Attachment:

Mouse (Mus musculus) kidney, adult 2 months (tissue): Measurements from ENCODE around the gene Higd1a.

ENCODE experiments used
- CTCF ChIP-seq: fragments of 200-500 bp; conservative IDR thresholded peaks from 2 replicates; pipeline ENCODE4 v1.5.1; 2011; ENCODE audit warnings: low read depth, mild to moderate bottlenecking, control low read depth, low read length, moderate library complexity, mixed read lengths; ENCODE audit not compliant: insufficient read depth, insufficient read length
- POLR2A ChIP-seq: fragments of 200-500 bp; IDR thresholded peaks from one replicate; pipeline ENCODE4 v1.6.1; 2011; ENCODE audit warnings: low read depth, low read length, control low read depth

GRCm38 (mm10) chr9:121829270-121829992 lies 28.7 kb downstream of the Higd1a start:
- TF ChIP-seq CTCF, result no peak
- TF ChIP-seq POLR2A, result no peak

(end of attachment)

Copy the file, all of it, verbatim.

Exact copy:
Mouse (Mus musculus) kidney, adult 2 months (tissue): Measurements from ENCODE around the gene Higd1a.

ENCODE experiments used
- CTCF ChIP-seq: fragments of 200-500 bp; conservative IDR thresholded peaks from 2 replicates; pipeline ENCODE4 v1.5.1; 2011; ENCODE audit warnings: low read depth, mild to moderate bottlenecking, control low read depth, low read length, moderate library complexity, mixed read lengths; ENCODE audit not compliant: insufficient read depth, insufficient read length
- POLR2A ChIP-seq: fragments of 200-500 bp; IDR thresholded peaks from one replicate; pipeline ENCODE4 v1.6.1; 2011; ENCODE audit warnings: low read depth, low read length, control low read depth

GRCm38 (mm10) chr9:121829270-121829992 lies 28.7 kb downstream of the Higd1a start:
- TF ChIP-seq CTCF, result no peak
- TF ChIP-seq POLR2A, result no peak